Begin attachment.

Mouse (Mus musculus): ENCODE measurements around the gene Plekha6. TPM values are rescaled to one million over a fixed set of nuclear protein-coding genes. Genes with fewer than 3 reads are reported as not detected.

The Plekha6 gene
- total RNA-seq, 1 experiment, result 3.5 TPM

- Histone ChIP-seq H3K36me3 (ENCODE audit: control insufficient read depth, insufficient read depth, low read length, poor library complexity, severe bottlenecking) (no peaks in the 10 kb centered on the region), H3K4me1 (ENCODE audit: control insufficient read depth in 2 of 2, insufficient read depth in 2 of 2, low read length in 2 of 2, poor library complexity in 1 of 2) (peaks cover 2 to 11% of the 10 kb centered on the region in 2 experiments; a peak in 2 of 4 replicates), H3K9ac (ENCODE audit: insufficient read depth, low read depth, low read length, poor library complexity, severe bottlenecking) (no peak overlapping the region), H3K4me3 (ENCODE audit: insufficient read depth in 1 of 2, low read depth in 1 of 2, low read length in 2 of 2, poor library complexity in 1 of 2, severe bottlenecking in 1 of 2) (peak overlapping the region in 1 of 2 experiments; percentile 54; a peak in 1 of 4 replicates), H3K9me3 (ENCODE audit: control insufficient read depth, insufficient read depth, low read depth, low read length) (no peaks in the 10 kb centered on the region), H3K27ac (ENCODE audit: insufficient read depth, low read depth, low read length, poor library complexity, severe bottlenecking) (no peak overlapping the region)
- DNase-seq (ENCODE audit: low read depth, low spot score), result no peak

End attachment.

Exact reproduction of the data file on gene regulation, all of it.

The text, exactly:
Mouse (Mus musculus): ENCODE measurements around the gene Plekha6. TPM values are rescaled to one million over a fixed set of nuclear protein-coding genes. Genes with fewer than 3 reads are reported as not detected.

The Plekha6 gene
- total RNA-seq, 1 experiment, result 3.5 TPM

- Histone ChIP-seq H3K36me3 (ENCODE audit: control insufficient read depth, insufficient read depth, low read length, poor library complexity, severe bottlenecking) (no peaks in the 10 kb centered on the region), H3K4me1 (ENCODE audit: control insufficient read depth in 2 of 2, insufficient read depth in 2 of 2, low read length in 2 of 2, poor library complexity in 1 of 2) (peaks cover 2 to 11% of the 10 kb centered on the region in 2 experiments; a peak in 2 of 4 replicates), H3K9ac (ENCODE audit: insufficient read depth, low read depth, low read length, poor library complexity, severe bottlenecking) (no peak overlapping the region), H3K4me3 (ENCODE audit: insufficient read depth in 1 of 2, low read depth in 1 of 2, low read length in 2 of 2, poor library complexity in 1 of 2, severe bottlenecking in 1 of 2) (peak overlapping the region in 1 of 2 experiments; percentile 54; a peak in 1 of 4 replicates), H3K9me3 (ENCODE audit: control insufficient read depth, insufficient read depth, low read depth, low read length) (no peaks in the 10 kb centered on the region), H3K27ac (ENCODE audit: insufficient read depth, low read depth, low read length, poor library complexity, severe bottlenecking) (no peak overlapping the region)
- DNase-seq (ENCODE audit: low read depth, low spot score), result no peak